Former funnel builder for Russell Brunson at ClickFunnels, Steve Larsen, has a confession to make. He apparently adds two people to his MLM downline, every single day, without pitching friends and family.
So is his Secret MLM Hacks program legit? Read on for my review. But first, a less slimy way to make some side money. Just repeat after my mentor. (He’s the douchey-looking one with the dreads.)
The opposite of multi-level marketing
My first impression of Stephen J. Larsen is that he’s all over the place.
The proud capitalist pig has multiple podcasts, an affiliate marketing course, a mastermind called My OfferLab, a One Funnel Away Challenge, swag, live events, an upcoming book titled Your Core Offer… we could be here all day.
All of that’s in addition to Secret MLM Hacks, which already has me wondering: how much time and attention could he really be putting into this course? Let’s find out.
I clicked on his Facebook ad and registered for his free on demand training which’ll “only be available for the next 48 hours” he says—even though I’ve seen his ads running for weeks already.
Steve Larsen’s sob story
In typical MLM fashion, Steve starts out by telling us a teary-eyed tale.
You see, he and his new wife were once pregnant, broke, and scared for their future; but that’s when he stumbled upon a new way to recruit people into his downline and now his life is basically doughnuts and daisies.
And now, for the low, low price of $997, you too can go from zero to hero by investing in Steve’s Secret MLM Hacks. And if you do, here’s what all you’d get:
- A five-week MLM Hacks Masterclass training.
- A follow-along digital workbook to accompany the training.
- Proven prospecting and sales funnels you can clone.
- Steve’s multi-level marketing Masters Pack.
- Access to the MLM Maverick Facebook group.
- A “priceless” process for getting targeted traffic from Facebook ads.
- Permission to white label Steve’s products and use them to serve your own team.
- A blueprint to train your downline on marketing funnels.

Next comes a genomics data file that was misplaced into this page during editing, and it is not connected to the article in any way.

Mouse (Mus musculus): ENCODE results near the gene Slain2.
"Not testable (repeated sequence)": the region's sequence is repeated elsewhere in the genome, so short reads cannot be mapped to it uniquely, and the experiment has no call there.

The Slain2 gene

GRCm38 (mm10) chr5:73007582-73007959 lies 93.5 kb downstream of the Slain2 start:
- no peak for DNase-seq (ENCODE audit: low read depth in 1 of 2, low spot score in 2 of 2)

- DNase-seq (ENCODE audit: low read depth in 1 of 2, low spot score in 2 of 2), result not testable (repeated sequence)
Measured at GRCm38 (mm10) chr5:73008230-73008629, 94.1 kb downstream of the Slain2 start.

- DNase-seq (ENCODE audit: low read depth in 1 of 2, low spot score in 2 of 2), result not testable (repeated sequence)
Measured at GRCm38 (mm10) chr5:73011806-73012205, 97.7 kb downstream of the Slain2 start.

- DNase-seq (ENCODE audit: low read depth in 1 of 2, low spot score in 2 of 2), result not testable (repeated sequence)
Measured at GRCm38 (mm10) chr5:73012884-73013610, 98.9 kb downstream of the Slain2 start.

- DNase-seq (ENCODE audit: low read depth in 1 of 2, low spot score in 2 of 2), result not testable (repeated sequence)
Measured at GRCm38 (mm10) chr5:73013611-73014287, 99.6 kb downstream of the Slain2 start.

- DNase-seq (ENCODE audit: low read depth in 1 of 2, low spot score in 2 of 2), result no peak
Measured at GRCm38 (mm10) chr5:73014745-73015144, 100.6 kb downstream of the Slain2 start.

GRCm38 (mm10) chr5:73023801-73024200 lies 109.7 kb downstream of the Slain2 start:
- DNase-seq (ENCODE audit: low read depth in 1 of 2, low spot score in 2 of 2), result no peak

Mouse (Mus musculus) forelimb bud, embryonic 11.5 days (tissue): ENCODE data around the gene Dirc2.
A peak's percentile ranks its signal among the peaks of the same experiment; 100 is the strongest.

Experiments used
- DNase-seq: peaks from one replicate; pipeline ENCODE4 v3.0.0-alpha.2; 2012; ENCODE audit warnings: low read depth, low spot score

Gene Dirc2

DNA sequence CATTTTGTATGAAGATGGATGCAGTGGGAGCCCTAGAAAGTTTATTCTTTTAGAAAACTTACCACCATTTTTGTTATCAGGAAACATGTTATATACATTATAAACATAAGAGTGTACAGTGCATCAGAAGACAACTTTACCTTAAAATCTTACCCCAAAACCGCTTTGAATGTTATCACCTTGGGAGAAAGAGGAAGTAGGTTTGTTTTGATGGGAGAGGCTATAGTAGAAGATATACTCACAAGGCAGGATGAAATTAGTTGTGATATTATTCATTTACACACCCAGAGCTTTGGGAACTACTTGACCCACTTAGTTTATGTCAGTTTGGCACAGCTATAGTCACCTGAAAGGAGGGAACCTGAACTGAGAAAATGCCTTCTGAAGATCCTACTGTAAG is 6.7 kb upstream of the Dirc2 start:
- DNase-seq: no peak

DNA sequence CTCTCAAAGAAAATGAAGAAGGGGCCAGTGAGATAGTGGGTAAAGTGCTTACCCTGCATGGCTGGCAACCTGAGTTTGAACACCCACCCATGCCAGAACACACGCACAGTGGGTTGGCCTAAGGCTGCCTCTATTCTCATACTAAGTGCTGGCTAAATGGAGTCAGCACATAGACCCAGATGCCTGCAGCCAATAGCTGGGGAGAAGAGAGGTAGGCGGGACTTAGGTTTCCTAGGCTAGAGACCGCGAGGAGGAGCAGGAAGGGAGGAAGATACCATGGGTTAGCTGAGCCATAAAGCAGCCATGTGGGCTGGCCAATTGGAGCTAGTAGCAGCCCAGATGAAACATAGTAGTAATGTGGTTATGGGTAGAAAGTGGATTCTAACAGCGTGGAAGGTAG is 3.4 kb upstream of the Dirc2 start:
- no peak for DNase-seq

Total value, Steve says? Is $12,576. Yours, today, for less than a grand. But I’ve got some concerns.
One, this entire offer feels like one of a few dozen things Steve Larsen threw against the wall that happened to stick. Is he passionate about it? Has he put his all into it? Or is he spread too thin?
Two, most MLM companies are not okay with you recruiting online. Just make sure you don’t get yourself kicked out for violating their terms.
Three, anyone can get leads via social media. But can you close them? That’s the question. And selling a stranger on something they may think is a pyramid scheme is no easy task.
Four, with Larsen’s litany of offers, I’m guessing you’ll be pitched multi-thousand dollar mentoring packages and retreats once you’re a member.
Five, is MLM really what you should be investing in? Will your company even be around in another year? Do you feel good about what you’re doing? Do you think waiting weeks to make itty-bitty commissions is “fastlane-friendly,” as MJ DeMarco would say?
I don’t think Stephen Larsen is a bad guy; I just think network marketing is a bad business—and there’s a reason these companies want you to stick to home parties and three-way calls: because it works without exposing to the entire world (wide web) what’s really going on.
ALTERNATIVE: How To Build A Business You’re Proud Of